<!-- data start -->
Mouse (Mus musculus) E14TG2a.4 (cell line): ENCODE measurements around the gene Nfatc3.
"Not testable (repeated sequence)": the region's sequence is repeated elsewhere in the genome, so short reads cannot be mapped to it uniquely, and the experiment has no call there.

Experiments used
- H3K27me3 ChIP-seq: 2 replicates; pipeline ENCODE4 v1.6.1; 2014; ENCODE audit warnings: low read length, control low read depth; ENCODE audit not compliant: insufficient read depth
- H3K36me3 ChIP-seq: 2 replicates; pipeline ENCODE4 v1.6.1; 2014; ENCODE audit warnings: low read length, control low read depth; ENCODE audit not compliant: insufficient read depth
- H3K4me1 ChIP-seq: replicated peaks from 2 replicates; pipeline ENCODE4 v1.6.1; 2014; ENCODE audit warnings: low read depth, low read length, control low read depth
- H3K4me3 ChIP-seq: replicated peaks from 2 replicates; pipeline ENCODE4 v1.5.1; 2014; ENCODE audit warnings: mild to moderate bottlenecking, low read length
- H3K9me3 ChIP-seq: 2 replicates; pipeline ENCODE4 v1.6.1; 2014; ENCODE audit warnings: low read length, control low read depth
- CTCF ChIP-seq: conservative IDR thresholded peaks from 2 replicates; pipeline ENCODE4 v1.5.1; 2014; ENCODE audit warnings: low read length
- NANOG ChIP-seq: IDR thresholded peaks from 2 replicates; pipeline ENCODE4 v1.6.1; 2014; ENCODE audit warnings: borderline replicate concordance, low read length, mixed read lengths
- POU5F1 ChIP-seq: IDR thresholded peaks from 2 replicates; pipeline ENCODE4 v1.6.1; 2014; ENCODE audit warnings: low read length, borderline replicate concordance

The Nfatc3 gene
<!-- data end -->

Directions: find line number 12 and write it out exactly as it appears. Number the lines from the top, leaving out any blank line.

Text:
The Nfatc3 gene